Checkout the linked list class on my Classes page at http://killervb.com. It demonstrates what you are trying to do. All data is held within a UDT array by the parent 'LinkedList' class. The child 'LinkedListItem' class is but a shell or interface to get to the data. Child classes are created only on demand as needed rather than storing a ton of them in a collection. It's interface is much like the TreeView's Nodes collection.

Hope this helps.
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by:wford
ID: 2835575
thanks monteh..

The item/collection system is what I have used before, but the consideration was memory and speed.

I'll explain:

I have an anyobject class that the whole of my program is bassed on..it is the basic description of a database object. to that object I tack a collection of attributes as and if needed, the power of this method is such that I can change the database design and add or remove attributes in my program without recompiling.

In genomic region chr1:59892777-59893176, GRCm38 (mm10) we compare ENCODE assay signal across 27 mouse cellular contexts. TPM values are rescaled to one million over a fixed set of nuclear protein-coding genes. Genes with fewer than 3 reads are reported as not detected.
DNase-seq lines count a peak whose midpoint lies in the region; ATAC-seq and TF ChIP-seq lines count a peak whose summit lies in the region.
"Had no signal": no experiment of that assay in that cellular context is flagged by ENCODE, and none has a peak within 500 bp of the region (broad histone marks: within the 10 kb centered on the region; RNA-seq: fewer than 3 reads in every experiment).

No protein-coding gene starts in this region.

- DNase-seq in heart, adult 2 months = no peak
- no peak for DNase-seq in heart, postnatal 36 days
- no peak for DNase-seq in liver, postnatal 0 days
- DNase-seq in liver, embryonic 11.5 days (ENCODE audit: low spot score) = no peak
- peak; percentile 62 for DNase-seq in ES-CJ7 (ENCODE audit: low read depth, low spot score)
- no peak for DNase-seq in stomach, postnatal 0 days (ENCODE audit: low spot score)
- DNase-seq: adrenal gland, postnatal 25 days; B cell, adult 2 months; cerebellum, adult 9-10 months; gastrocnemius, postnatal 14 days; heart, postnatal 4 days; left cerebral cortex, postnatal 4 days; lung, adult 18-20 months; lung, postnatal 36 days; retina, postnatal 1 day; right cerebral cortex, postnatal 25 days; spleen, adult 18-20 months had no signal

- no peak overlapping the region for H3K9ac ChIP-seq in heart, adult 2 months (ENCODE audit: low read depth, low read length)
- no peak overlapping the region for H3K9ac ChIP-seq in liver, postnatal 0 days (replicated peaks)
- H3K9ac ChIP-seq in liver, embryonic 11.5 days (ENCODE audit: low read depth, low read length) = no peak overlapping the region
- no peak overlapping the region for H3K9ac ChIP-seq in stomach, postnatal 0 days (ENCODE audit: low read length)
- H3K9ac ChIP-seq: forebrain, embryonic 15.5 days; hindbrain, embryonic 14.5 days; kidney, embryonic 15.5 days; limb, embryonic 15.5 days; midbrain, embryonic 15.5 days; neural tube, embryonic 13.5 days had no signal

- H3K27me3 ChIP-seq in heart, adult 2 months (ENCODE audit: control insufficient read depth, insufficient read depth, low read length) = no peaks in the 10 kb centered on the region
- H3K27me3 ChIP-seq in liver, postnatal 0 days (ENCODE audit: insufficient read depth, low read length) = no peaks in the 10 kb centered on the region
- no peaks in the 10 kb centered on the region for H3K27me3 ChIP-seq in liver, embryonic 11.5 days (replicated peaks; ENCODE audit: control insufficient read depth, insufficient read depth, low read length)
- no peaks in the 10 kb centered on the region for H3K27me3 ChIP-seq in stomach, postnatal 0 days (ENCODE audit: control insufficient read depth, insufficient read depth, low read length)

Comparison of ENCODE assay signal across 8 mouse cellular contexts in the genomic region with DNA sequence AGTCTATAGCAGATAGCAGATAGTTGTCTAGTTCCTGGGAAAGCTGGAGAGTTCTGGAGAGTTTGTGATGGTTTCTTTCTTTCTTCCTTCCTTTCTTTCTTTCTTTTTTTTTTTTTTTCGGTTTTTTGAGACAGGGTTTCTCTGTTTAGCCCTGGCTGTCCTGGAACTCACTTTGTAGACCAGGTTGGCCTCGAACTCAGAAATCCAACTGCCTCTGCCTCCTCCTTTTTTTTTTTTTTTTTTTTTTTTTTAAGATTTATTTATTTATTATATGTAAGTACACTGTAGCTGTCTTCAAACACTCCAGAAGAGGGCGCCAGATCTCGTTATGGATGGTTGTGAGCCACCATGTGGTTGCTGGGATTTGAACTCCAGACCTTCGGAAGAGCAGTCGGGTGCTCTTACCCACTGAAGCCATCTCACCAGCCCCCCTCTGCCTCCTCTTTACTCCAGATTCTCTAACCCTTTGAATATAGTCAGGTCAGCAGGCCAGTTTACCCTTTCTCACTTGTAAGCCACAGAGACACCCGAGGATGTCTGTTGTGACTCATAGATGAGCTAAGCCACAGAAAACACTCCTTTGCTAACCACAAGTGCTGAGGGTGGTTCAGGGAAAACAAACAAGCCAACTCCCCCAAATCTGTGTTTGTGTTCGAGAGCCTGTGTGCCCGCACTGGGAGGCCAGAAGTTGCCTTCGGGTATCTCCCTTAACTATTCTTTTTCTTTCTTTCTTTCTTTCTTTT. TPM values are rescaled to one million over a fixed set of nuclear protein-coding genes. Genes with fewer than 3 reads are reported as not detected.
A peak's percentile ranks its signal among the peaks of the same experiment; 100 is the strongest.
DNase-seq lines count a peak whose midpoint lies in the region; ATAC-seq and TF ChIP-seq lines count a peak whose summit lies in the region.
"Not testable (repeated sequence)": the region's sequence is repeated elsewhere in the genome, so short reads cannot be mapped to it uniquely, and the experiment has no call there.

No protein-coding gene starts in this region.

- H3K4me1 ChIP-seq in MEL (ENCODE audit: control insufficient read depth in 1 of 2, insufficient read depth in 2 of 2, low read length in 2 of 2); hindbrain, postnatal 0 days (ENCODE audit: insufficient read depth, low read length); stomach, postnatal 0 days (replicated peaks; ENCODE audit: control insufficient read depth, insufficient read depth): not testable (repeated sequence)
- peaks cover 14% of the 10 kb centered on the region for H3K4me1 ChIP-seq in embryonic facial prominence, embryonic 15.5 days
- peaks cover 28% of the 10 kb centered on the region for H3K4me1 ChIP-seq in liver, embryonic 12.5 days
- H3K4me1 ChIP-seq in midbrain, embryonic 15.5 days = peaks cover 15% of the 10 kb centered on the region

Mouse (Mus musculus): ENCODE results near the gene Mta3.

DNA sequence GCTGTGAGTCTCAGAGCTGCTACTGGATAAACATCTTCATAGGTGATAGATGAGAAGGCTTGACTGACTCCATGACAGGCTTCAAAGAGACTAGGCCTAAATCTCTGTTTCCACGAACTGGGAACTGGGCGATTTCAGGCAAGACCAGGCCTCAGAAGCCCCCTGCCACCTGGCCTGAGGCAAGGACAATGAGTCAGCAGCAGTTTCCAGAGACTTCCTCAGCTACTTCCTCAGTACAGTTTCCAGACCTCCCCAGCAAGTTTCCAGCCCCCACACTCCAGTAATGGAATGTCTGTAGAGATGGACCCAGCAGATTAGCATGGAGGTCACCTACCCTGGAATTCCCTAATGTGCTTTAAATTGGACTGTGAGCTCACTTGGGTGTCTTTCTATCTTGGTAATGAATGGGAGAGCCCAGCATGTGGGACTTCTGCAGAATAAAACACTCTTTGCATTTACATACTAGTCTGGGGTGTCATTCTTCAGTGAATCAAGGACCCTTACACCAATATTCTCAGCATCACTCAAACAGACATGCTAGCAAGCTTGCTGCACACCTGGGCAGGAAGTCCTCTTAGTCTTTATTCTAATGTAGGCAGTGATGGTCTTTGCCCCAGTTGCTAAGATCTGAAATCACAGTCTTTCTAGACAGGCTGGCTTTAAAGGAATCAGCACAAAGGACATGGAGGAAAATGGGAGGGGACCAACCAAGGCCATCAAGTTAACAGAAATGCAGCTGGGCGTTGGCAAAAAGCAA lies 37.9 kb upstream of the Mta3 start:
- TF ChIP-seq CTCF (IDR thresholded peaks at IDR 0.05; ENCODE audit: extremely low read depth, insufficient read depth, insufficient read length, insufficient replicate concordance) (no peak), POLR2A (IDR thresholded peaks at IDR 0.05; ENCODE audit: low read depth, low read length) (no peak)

However, each of these attribute collections take up alot of space for what is basically an array of UDT's, unlike the anyobjects they have no functions and no methods..thus the essence of this question..is it worth replacing a working system with a smaller faster one.  
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by:monteh
ID: 2837756
Probably not. If it works fine and no one is complaining.

It's our nature to want to improve our designs. I cant tell you how many times I've rolled something out and later discovered a better way (or during the course of development). I just keep it in mind -- maybe I'll get to rewrite it, and maybe not.

Cheers,

Monte
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by:ameba